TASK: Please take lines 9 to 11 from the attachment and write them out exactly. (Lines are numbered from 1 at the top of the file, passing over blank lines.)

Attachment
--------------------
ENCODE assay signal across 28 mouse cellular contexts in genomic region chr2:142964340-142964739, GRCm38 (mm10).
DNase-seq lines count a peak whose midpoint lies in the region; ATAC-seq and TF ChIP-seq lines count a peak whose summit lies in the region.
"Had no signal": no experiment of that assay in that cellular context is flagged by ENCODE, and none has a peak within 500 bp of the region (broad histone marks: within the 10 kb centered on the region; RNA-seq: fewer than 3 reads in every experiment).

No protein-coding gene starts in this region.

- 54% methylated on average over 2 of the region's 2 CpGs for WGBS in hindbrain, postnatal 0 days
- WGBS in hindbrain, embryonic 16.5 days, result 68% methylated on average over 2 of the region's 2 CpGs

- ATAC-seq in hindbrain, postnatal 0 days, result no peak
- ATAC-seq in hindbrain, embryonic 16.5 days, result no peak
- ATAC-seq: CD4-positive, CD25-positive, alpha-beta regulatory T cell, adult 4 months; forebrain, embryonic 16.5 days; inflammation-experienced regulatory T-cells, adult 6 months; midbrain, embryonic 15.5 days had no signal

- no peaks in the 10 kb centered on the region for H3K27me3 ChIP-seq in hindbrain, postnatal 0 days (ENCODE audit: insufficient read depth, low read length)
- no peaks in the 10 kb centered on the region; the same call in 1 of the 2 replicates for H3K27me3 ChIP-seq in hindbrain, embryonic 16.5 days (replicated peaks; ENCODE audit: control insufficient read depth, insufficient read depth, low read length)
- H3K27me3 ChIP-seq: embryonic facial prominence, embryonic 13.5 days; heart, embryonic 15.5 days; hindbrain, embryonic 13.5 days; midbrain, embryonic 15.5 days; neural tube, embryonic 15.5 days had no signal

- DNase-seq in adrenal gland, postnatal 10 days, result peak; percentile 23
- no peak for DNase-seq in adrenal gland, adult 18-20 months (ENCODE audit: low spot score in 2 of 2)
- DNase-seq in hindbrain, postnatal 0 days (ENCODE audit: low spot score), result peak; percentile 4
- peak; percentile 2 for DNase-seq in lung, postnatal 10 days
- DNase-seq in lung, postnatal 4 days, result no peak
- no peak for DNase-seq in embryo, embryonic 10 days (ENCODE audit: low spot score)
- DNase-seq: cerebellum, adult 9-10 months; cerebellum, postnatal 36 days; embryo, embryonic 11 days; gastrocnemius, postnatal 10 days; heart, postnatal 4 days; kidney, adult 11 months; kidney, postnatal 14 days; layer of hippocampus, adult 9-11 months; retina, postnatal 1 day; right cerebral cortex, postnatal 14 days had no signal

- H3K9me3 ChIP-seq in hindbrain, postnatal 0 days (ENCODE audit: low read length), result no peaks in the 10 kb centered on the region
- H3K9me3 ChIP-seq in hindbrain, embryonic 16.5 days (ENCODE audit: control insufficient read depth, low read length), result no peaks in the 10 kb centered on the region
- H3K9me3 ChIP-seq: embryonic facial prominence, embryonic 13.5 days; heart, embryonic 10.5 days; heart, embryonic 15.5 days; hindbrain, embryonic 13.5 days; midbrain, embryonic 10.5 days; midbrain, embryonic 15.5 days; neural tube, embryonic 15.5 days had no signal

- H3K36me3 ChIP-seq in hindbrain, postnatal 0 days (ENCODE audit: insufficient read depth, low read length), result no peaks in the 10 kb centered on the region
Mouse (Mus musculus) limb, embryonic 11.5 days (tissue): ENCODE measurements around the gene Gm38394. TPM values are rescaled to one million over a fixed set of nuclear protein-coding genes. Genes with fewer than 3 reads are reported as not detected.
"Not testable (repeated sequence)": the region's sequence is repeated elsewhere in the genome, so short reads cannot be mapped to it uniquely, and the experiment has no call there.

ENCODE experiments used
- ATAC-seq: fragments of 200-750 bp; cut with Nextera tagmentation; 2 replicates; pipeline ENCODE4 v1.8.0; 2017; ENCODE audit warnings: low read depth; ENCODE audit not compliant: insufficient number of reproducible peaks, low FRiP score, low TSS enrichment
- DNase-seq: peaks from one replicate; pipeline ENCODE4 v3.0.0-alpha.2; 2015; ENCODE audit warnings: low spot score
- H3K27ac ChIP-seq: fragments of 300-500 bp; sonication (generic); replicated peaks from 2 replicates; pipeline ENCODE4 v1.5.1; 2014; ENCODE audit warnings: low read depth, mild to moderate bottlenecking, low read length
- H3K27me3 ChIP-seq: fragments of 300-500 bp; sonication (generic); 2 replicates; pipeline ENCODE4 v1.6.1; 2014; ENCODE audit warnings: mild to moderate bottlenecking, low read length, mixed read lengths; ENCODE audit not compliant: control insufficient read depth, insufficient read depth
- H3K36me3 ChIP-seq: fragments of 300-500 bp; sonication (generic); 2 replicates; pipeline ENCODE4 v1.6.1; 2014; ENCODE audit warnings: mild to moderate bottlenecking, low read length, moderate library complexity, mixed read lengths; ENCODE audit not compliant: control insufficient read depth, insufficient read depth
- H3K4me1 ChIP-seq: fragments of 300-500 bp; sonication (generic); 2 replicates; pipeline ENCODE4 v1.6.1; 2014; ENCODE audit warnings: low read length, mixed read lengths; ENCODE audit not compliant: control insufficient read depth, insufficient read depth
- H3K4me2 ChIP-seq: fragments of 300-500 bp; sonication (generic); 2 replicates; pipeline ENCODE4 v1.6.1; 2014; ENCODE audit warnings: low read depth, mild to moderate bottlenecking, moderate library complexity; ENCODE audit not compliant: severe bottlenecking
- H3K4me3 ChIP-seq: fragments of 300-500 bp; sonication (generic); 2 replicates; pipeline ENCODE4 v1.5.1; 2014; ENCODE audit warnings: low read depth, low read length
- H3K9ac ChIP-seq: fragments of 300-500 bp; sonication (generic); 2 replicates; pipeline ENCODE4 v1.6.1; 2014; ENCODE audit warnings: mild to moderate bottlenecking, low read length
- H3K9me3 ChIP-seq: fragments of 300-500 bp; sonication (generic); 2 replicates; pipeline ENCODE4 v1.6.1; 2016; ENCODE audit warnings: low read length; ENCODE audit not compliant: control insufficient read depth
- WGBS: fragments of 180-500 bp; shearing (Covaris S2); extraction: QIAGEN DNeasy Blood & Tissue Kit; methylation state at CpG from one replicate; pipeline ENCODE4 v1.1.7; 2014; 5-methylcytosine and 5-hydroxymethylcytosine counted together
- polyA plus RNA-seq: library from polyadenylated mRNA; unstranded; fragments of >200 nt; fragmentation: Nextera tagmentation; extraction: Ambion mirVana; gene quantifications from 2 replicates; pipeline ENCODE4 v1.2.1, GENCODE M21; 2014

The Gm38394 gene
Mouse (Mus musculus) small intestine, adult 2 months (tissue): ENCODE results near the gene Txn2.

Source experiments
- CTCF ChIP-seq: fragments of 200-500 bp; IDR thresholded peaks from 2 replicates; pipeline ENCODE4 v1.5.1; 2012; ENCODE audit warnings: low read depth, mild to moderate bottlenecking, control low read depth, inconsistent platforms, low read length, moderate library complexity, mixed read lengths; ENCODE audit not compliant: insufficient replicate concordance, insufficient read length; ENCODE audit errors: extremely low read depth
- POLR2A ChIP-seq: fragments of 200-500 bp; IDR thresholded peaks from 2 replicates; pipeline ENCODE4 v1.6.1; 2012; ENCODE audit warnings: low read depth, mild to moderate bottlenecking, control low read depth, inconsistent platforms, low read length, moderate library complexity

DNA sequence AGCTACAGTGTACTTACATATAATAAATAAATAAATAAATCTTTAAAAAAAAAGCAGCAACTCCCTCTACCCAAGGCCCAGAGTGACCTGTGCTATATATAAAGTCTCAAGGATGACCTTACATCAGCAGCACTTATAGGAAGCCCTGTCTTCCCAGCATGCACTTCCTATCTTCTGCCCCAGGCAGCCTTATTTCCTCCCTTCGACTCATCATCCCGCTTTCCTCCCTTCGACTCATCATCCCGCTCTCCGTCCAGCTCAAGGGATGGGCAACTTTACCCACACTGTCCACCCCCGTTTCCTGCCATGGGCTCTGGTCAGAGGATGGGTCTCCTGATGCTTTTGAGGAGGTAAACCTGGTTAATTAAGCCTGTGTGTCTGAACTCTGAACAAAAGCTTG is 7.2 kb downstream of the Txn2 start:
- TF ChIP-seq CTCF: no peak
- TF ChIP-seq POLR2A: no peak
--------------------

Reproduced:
- ATAC-seq: CD4-positive, CD25-positive, alpha-beta regulatory T cell, adult 4 months; forebrain, embryonic 16.5 days; inflammation-experienced regulatory T-cells, adult 6 months; midbrain, embryonic 15.5 days had no signal

- no peaks in the 10 kb centered on the region for H3K27me3 ChIP-seq in hindbrain, postnatal 0 days (ENCODE audit: insufficient read depth, low read length)
- no peaks in the 10 kb centered on the region; the same call in 1 of the 2 replicates for H3K27me3 ChIP-seq in hindbrain, embryonic 16.5 days (replicated peaks; ENCODE audit: control insufficient read depth, insufficient read depth, low read length)